You know how I feel about our current health care system–fabulous in many regards, but definitely in need of changes. One obvious change needs to be the enormous waste that goes on in the U.S. hospital system. Along with that needs to be better measures toward curbing medical mistakes, now one of the leading causes of death in this country.
But times, they are a changing: Recent reports disclose that Medicare, the nation’s federal health insurer, will stop paying for medical errors and waste starting October 1, 2008. Whoa. Like what, exactly? Preventable hospital errors that will no longer be covered by Medicare are, among other things, catheter-caused urinary tract infections, injuries from falls, and objects left in the body after surgery. The rationale from Medicare is that not only will hitting hospitals in the wallet press them to tighten up on mistakes, but it will also lower costs, as the government estimates the cost of errors to be $10,000 to $100,000 per mistake, which usually gets tacked on to the patient’s bill ($9.3 billion in excess charges per year). Doh! Next year, there will be three more errors added to the no-pay list–ventilator-caused pneumonia and drug-resistant staph infections head up the list–and Medicare believes that it will save the government $190 million over five years.
Well I guess I have mixed feelings about this latest news out of the federal government. Overall, I think it is a smart move. There is way too much nonchalance about standard medical procedures. For instance, the Medicare report disclosed that 25% of all hospitalized patients receive urinary catheters as standard procedure, despite the fact that many don’t need them. Catheters trigger more than half a million urinary tract infections annually, the most common hospital-caused infection. Ouch! Even worse is that many catheters are left in longer than needed, causing infections. Last year, the University of Michigan conducted the first national study of catheter practices and found that almost 50% of hospitals don’t keep track of which patients get one–now that’s carelessness. Double ouch!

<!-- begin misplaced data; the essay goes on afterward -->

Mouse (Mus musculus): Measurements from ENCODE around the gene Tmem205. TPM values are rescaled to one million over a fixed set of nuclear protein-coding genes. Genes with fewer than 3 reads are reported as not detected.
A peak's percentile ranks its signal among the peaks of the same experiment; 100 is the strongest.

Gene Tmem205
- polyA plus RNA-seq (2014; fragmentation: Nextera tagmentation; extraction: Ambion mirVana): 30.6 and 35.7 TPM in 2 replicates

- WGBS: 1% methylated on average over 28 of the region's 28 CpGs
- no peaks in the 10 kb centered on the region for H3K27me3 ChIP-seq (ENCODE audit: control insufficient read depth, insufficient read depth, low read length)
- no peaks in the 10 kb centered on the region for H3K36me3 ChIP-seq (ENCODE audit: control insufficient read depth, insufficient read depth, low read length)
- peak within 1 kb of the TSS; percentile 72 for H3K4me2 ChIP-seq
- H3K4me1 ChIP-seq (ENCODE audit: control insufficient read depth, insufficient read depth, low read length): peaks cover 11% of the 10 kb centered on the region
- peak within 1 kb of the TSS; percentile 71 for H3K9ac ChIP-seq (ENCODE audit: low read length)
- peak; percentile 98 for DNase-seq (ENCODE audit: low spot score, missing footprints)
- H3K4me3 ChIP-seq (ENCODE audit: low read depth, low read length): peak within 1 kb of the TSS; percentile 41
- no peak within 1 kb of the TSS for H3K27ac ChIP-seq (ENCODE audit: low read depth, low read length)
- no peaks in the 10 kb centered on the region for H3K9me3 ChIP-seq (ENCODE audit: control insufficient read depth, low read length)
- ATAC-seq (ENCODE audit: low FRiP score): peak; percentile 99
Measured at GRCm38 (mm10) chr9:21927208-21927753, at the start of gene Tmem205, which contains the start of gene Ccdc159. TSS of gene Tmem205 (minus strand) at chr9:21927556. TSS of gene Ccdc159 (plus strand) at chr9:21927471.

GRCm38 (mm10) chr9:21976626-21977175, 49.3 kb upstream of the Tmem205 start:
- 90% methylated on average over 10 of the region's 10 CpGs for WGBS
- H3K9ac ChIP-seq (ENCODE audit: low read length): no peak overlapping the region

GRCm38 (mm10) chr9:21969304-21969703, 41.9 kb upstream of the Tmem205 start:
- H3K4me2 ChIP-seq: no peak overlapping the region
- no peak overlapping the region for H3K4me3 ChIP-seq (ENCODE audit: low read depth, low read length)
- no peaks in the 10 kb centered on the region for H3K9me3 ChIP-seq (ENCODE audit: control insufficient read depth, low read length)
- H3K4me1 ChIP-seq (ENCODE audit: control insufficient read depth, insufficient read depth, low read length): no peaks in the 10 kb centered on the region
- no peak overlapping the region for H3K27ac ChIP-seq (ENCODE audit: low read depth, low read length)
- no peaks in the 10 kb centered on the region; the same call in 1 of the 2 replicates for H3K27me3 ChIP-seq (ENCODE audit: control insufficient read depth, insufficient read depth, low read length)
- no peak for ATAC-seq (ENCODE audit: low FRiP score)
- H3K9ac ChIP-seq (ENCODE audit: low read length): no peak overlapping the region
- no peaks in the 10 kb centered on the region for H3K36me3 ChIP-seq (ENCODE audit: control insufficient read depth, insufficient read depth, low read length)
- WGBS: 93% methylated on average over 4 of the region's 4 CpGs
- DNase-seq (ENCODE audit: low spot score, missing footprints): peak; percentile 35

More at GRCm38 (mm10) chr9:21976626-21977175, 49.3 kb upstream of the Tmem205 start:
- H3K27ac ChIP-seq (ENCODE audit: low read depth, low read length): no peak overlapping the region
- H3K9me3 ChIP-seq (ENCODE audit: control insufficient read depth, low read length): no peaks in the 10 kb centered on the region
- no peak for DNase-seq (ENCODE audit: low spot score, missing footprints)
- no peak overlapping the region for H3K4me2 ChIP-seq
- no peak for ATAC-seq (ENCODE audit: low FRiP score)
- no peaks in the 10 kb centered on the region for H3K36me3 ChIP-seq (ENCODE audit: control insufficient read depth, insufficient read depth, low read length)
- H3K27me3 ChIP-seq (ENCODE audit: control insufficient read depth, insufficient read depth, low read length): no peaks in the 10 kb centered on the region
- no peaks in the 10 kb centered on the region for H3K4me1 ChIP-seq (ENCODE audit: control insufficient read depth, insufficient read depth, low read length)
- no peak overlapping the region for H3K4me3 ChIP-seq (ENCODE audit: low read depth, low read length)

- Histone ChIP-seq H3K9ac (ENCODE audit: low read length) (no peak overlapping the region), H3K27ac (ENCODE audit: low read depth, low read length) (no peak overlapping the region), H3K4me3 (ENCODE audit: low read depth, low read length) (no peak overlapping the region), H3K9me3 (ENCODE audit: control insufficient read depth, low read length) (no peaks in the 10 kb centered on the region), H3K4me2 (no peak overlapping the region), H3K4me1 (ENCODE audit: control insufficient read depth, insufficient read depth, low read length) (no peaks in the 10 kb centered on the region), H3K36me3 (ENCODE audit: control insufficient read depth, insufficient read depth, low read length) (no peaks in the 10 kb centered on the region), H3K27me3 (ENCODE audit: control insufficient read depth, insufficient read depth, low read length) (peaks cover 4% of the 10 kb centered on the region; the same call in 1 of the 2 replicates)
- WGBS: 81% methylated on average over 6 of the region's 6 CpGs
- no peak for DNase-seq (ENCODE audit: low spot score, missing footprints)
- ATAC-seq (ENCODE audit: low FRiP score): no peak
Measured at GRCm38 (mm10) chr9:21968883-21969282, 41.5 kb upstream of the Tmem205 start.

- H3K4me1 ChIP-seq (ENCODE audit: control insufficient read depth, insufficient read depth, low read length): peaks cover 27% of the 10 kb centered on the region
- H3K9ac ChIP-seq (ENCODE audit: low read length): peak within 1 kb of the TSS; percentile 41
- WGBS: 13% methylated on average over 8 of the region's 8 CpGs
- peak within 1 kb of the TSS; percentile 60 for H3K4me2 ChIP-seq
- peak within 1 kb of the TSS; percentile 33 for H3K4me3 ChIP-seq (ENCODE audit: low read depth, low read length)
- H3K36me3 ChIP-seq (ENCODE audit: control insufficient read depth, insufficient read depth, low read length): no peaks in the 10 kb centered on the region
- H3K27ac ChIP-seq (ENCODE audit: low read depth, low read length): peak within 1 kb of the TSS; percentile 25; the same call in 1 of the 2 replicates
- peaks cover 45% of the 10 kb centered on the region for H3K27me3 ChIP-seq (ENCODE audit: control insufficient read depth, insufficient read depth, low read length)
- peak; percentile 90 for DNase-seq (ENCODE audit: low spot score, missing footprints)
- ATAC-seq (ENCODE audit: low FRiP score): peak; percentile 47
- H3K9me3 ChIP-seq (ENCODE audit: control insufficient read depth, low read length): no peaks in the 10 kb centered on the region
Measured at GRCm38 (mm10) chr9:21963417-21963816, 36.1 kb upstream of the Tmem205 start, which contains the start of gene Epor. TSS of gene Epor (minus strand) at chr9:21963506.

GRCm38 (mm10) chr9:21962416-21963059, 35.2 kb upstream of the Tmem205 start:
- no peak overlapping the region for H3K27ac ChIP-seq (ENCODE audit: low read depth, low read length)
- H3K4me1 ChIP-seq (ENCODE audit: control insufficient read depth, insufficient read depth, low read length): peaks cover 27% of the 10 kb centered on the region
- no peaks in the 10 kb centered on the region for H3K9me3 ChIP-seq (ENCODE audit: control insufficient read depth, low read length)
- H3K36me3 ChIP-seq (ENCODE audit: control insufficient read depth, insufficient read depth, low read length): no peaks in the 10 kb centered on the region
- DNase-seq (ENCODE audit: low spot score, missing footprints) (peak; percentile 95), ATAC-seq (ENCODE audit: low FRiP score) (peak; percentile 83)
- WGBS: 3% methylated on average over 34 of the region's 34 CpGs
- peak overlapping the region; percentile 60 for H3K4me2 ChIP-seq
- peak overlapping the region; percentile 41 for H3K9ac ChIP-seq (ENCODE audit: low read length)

So, as I said, overall it’s a good idea: Money talks; and when you threaten to withhold funds, it’s amazing how fast things get fixed. But I am a bit ambivalent for two reasons. First, it might lead to hospitals and doctors hiding mistakes–not a comforting notion. And when the pressure is on, people and organizations have a way of rationalizing their decisions, even if those decisions lead to mistakes, and that might not be good for consumers. The other thing that worries me, especially as a health care provider, is that the insurance companies might use this move by Medicare to rationalize their own denial of claims. Medical insurers do as Medicare does, and they are notorious for using any weapon at their disposal to withhold payment of claims; because for them, it really is all about the money.
So I guess we’ll have to wait and see. Nothing comes without problems: All good things come with complications, this situation being no different. But, all in all, we need to decrease the amount of medical mistakes taking the lives of Americans annually–it’s just way too high. We have the greatest medical system in the world; it just doesn’t make sense to lose so many people to medical mistakes; 82% of the deaths caused by medical mistakes are preventable, so why not nip them in the bud now? I guess that’s what Medicare is trying to do. We’ll have to see how it turns out, but I’m guessing it’s the right move to make.